Syrian President Bashar Assad dismissed allegations that his forces have used chemical weapons in an interview published by a Russian newspaper on Monday and warned Washington that any US military intervention would fail.
"Failure awaits the United States as in all previous wars it has unleashed, starting with Vietnam and up to the present day," he told the Izvestia daily when asked what would happen if Washington decided to strike or invade Syria.
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The United States have said that there is little doubt that Assad's regime was responsible for the attack on Aug. 21 in the capital's eastern suburbs. Anti-government activists and Doctors Without Borders say that more than 300 people were killed in an artillery barrage by regime forces Wednesday that included the use of toxic gas.
Assad told Russia's Izvestia daily that the accusations that his troops were responsible were "politically motivated."
"This is nonsense," Assad was quoted as saying in an interview published Monday. "First they level the accusations, and only then they start collecting evidence."
Assad said that attacking such an area with chemical weapons would not make sense for the government as there was no clear frontline between regime and rebel forces.
How can the government use chemical weapons, or any other weapons of mass destruction, in an area where its troops are situated?" he said. "This is not logical. That's why these accusations are politically motivated, and a recent string of victories of the government forces is the reason for it."
Russia has been Assad's most important international ally throughout the civil war, supplying his troops with arms and resisting pressure at the United Nations for tighter sanctions on Damascus.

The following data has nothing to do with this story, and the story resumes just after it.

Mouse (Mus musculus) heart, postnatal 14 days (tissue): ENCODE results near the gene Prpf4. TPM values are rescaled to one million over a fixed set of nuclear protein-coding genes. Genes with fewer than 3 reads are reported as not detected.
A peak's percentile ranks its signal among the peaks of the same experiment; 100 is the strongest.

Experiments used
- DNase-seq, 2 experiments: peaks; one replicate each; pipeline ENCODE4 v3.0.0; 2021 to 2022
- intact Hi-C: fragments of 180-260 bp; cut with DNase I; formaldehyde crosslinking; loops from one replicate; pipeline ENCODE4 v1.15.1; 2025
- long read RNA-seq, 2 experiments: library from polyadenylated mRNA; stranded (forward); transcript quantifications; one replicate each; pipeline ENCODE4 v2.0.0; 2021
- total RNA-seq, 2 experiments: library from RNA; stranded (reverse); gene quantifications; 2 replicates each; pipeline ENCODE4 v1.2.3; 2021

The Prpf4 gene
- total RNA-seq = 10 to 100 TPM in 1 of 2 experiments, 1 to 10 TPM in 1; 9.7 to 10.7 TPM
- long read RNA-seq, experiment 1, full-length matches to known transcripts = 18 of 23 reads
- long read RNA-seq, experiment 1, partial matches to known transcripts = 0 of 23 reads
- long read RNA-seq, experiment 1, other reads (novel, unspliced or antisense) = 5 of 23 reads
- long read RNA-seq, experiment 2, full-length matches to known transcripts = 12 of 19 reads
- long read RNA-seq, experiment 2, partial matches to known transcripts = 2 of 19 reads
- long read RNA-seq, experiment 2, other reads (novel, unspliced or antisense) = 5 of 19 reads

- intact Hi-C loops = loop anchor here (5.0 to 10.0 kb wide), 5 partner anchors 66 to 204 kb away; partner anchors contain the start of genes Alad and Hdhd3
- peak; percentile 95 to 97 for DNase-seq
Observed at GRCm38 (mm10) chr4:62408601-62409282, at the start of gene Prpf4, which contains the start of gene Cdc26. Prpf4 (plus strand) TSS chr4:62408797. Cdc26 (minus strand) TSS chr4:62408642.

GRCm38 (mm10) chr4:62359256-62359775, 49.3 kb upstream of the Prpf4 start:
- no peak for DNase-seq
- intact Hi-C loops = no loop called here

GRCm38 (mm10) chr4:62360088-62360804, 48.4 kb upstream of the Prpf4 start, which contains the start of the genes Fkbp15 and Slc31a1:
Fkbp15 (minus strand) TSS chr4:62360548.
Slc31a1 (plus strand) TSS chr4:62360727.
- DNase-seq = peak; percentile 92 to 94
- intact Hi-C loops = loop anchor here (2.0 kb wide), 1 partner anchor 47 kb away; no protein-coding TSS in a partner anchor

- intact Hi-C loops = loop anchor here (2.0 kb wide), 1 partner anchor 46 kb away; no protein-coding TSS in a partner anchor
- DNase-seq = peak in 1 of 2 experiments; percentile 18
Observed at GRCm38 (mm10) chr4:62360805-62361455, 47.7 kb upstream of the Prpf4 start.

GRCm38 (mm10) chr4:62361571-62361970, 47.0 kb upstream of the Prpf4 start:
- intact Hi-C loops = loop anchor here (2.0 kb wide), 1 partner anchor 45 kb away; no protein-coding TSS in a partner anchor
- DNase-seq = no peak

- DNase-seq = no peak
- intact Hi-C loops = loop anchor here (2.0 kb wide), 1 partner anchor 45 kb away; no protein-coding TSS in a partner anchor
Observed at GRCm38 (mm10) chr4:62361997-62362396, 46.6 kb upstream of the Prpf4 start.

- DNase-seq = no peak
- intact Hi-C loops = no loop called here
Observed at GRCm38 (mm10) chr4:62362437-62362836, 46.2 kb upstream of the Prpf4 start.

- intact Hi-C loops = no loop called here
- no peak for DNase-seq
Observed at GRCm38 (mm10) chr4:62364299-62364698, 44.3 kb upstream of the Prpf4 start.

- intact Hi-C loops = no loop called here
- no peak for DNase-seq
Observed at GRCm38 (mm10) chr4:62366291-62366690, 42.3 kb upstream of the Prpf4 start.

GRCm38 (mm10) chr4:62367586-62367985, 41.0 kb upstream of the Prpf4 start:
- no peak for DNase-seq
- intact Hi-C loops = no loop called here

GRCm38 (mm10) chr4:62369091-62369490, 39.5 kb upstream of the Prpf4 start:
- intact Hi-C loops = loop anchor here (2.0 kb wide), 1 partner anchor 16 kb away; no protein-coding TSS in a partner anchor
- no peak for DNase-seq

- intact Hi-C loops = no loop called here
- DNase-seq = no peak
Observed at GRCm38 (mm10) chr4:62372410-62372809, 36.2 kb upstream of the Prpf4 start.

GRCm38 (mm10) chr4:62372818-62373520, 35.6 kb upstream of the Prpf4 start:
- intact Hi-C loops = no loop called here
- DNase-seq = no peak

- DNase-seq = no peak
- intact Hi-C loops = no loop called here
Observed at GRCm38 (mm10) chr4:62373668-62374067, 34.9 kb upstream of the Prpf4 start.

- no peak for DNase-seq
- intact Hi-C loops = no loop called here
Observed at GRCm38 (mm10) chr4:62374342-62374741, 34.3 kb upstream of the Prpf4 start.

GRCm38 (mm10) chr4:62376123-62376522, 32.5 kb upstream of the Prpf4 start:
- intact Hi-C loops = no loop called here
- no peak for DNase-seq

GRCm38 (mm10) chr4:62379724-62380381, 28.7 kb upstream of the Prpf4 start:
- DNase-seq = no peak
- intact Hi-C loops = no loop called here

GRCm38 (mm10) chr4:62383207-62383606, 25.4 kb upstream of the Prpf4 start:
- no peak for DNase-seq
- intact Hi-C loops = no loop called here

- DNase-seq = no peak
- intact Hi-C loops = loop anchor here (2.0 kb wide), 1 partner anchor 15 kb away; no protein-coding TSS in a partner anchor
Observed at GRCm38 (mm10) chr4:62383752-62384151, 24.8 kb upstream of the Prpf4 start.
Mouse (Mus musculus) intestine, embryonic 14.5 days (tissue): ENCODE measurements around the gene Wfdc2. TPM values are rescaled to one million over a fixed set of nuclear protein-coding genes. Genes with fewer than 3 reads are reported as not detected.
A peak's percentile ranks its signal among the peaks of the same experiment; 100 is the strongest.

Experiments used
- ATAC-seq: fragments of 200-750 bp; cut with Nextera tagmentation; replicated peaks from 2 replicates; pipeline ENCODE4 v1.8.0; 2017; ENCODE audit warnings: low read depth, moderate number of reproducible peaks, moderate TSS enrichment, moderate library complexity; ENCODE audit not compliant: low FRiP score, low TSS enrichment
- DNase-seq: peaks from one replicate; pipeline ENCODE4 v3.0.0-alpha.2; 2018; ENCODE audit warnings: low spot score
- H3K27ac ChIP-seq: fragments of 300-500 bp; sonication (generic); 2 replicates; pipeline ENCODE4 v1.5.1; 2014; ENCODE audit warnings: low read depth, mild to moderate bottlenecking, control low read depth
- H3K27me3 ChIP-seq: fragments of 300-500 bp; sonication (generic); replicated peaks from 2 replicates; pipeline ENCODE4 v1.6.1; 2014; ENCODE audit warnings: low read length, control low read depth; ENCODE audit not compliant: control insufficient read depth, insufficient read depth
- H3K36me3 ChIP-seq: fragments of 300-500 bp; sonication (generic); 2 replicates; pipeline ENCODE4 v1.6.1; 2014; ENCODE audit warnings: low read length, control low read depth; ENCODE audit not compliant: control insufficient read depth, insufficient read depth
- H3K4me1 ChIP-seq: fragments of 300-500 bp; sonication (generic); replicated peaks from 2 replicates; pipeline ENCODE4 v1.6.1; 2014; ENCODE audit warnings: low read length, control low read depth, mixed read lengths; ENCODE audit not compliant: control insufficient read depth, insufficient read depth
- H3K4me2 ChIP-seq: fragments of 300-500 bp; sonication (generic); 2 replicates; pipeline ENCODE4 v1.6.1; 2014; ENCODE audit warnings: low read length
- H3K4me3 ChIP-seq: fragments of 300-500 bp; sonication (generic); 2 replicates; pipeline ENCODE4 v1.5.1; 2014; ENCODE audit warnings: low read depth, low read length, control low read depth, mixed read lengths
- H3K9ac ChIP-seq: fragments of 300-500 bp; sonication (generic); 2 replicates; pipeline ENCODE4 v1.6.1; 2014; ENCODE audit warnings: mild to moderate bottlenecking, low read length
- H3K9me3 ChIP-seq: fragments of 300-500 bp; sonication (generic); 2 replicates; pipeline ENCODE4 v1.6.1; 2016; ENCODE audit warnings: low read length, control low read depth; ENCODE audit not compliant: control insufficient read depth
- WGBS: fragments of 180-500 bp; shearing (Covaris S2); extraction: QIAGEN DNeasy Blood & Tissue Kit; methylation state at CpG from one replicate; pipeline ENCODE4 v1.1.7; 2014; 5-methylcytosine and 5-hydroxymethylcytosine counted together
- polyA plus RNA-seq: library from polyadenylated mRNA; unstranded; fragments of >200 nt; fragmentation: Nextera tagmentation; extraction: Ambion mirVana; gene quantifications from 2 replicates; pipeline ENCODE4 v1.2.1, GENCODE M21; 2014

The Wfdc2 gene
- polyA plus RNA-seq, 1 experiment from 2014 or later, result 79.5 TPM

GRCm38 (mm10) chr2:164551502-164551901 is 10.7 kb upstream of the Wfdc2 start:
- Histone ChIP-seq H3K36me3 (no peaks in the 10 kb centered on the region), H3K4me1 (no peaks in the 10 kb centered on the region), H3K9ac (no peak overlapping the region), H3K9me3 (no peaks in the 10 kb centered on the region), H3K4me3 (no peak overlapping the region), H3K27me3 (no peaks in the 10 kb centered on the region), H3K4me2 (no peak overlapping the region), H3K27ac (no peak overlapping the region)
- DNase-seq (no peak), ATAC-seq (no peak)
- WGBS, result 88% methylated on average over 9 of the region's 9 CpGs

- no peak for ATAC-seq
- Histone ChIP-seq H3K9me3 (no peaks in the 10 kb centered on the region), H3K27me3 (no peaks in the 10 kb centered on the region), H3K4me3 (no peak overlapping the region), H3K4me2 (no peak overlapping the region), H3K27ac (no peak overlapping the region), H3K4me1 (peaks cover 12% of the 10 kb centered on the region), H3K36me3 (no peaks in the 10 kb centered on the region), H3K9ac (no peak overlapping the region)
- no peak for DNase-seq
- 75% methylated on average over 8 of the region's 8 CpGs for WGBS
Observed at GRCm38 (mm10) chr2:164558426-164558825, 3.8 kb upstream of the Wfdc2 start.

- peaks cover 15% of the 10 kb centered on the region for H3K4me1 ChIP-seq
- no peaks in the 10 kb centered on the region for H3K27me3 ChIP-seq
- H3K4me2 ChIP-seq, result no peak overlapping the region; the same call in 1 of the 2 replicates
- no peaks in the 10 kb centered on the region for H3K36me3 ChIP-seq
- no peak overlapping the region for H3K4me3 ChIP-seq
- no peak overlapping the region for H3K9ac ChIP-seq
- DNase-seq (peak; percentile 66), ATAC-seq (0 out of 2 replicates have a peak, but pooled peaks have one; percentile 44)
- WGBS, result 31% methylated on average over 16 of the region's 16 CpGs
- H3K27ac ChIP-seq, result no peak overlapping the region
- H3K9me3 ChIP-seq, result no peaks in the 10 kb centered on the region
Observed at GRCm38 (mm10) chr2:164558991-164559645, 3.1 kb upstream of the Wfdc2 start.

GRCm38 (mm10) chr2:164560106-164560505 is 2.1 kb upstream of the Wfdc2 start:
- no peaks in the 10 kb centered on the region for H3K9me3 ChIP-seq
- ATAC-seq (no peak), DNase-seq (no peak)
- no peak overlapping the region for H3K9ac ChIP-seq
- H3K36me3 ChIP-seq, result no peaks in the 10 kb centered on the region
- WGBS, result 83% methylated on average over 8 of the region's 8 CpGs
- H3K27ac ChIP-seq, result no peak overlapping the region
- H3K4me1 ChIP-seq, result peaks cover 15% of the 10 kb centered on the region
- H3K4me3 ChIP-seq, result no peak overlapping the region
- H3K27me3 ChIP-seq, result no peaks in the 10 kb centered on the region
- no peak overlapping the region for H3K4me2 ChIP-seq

Asked about the arms deliveries, Assad said: "I want to say that all contracts that have been concluded with Russia are being fulfilled."
He gave no details and did not say whether Damascus had taken delivery of advanced S-300 sir defense systems from Russia which could vastly enhance its defense capabilities.
Assad claimed Israel was involved in the Syrian civil and as evidence noted it was treating "dozens of terrorists in its hospitals."
He further claimed that "radical groups" fighting Syria have not turned their attention to Israel as they were mobilized by the West and are funded by Saudi Arabia.
Syria said Sunday that a UN team could investigate the site but a senior White House official dismissed the deal as "too late to be credible."
With France, Britain, Israel and some US congressmen urging swift military action against Assad's regime if the use of chemical agents is confirmed, the UN team's conclusions could have a dramatic impact on the trajectory of the country's civil war.
French Foreign Minister Laurent Fabius said no decision had been made on a military intervention but that any response would be "proportionate."
"It will be negotiated in coming days," Fabius told Europe 1 radio on Monday. He said that the lack of a UN blessing was problematic, but that all options remain on the table.
"The only option that I can't imagine would be to do nothing," Fabius said.
Russia, who has been a staunch ally of Syria, said last week that the accusations against Assad could be a bid to get the Security Council to stand by the opposition, and to undermine efforts to resolve the conflict by convening a peace conference in Geneva.
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